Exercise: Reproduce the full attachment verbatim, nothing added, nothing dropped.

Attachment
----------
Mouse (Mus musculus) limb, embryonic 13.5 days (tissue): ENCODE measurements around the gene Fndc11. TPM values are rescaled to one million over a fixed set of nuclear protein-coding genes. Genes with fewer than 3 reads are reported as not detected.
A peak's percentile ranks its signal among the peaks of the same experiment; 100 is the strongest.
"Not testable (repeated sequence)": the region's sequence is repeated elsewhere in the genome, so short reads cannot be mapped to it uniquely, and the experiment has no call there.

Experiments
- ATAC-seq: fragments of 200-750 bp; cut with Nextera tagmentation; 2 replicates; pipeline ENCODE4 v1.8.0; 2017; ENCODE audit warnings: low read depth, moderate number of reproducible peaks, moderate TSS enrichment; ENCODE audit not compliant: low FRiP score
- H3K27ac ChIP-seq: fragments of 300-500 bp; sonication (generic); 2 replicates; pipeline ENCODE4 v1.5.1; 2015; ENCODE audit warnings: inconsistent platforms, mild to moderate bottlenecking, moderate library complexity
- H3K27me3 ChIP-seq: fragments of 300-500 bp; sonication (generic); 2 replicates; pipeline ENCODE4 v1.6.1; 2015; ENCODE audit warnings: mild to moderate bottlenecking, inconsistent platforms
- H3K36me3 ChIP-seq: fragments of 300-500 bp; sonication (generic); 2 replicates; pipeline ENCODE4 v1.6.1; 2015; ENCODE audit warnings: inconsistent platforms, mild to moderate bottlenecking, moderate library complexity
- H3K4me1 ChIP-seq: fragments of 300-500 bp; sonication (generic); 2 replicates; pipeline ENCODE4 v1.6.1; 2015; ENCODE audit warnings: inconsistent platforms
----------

Mouse (Mus musculus) limb, embryonic 13.5 days (tissue): ENCODE measurements around the gene Fndc11. TPM values are rescaled to one million over a fixed set of nuclear protein-coding genes. Genes with fewer than 3 reads are reported as not detected.
A peak's percentile ranks its signal among the peaks of the same experiment; 100 is the strongest.
"Not testable (repeated sequence)": the region's sequence is repeated elsewhere in the genome, so short reads cannot be mapped to it uniquely, and the experiment has no call there.

Experiments
- ATAC-seq: fragments of 200-750 bp; cut with Nextera tagmentation; 2 replicates; pipeline ENCODE4 v1.8.0; 2017; ENCODE audit warnings: low read depth, moderate number of reproducible peaks, moderate TSS enrichment; ENCODE audit not compliant: low FRiP score
- H3K27ac ChIP-seq: fragments of 300-500 bp; sonication (generic); 2 replicates; pipeline ENCODE4 v1.5.1; 2015; ENCODE audit warnings: inconsistent platforms, mild to moderate bottlenecking, moderate library complexity
- H3K27me3 ChIP-seq: fragments of 300-500 bp; sonication (generic); 2 replicates; pipeline ENCODE4 v1.6.1; 2015; ENCODE audit warnings: mild to moderate bottlenecking, inconsistent platforms
- H3K36me3 ChIP-seq: fragments of 300-500 bp; sonication (generic); 2 replicates; pipeline ENCODE4 v1.6.1; 2015; ENCODE audit warnings: inconsistent platforms, mild to moderate bottlenecking, moderate library complexity
- H3K4me1 ChIP-seq: fragments of 300-500 bp; sonication (generic); 2 replicates; pipeline ENCODE4 v1.6.1; 2015; ENCODE audit warnings: inconsistent platforms